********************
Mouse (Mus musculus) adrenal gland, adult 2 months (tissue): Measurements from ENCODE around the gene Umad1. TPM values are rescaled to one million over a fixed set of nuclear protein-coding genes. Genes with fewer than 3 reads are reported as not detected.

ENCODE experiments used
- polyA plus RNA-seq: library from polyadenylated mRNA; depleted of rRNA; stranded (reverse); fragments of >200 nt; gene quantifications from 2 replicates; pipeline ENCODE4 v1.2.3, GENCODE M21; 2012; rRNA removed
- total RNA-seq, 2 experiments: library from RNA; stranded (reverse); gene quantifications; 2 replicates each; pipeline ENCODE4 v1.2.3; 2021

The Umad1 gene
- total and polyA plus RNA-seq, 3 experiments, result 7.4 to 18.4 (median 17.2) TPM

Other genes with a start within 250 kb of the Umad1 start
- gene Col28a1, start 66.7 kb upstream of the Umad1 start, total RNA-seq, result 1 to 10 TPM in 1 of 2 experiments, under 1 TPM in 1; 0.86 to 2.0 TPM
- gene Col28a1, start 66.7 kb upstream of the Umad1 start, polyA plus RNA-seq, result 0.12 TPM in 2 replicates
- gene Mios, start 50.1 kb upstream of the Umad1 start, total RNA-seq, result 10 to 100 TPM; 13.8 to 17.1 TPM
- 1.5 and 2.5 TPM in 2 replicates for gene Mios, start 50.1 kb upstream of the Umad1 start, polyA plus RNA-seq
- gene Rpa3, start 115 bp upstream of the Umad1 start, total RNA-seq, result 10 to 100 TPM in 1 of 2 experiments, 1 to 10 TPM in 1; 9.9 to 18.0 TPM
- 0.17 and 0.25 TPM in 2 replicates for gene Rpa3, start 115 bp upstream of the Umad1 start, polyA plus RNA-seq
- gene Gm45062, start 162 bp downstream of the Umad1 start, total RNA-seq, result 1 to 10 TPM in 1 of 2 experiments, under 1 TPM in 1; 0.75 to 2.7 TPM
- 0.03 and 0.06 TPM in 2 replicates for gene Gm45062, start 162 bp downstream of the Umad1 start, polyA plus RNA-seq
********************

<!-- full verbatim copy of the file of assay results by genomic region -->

Mouse (Mus musculus) adrenal gland, adult 2 months (tissue): Measurements from ENCODE around the gene Umad1. TPM values are rescaled to one million over a fixed set of nuclear protein-coding genes. Genes with fewer than 3 reads are reported as not detected.

ENCODE experiments used
- polyA plus RNA-seq: library from polyadenylated mRNA; depleted of rRNA; stranded (reverse); fragments of >200 nt; gene quantifications from 2 replicates; pipeline ENCODE4 v1.2.3, GENCODE M21; 2012; rRNA removed
- total RNA-seq, 2 experiments: library from RNA; stranded (reverse); gene quantifications; 2 replicates each; pipeline ENCODE4 v1.2.3; 2021

The Umad1 gene
- total and polyA plus RNA-seq, 3 experiments, result 7.4 to 18.4 (median 17.2) TPM

Other genes with a start within 250 kb of the Umad1 start
- gene Col28a1, start 66.7 kb upstream of the Umad1 start, total RNA-seq, result 1 to 10 TPM in 1 of 2 experiments, under 1 TPM in 1; 0.86 to 2.0 TPM
- gene Col28a1, start 66.7 kb upstream of the Umad1 start, polyA plus RNA-seq, result 0.12 TPM in 2 replicates
- gene Mios, start 50.1 kb upstream of the Umad1 start, total RNA-seq, result 10 to 100 TPM; 13.8 to 17.1 TPM
- 1.5 and 2.5 TPM in 2 replicates for gene Mios, start 50.1 kb upstream of the Umad1 start, polyA plus RNA-seq
- gene Rpa3, start 115 bp upstream of the Umad1 start, total RNA-seq, result 10 to 100 TPM in 1 of 2 experiments, 1 to 10 TPM in 1; 9.9 to 18.0 TPM
- 0.17 and 0.25 TPM in 2 replicates for gene Rpa3, start 115 bp upstream of the Umad1 start, polyA plus RNA-seq
- gene Gm45062, start 162 bp downstream of the Umad1 start, total RNA-seq, result 1 to 10 TPM in 1 of 2 experiments, under 1 TPM in 1; 0.75 to 2.7 TPM
- 0.03 and 0.06 TPM in 2 replicates for gene Gm45062, start 162 bp downstream of the Umad1 start, polyA plus RNA-seq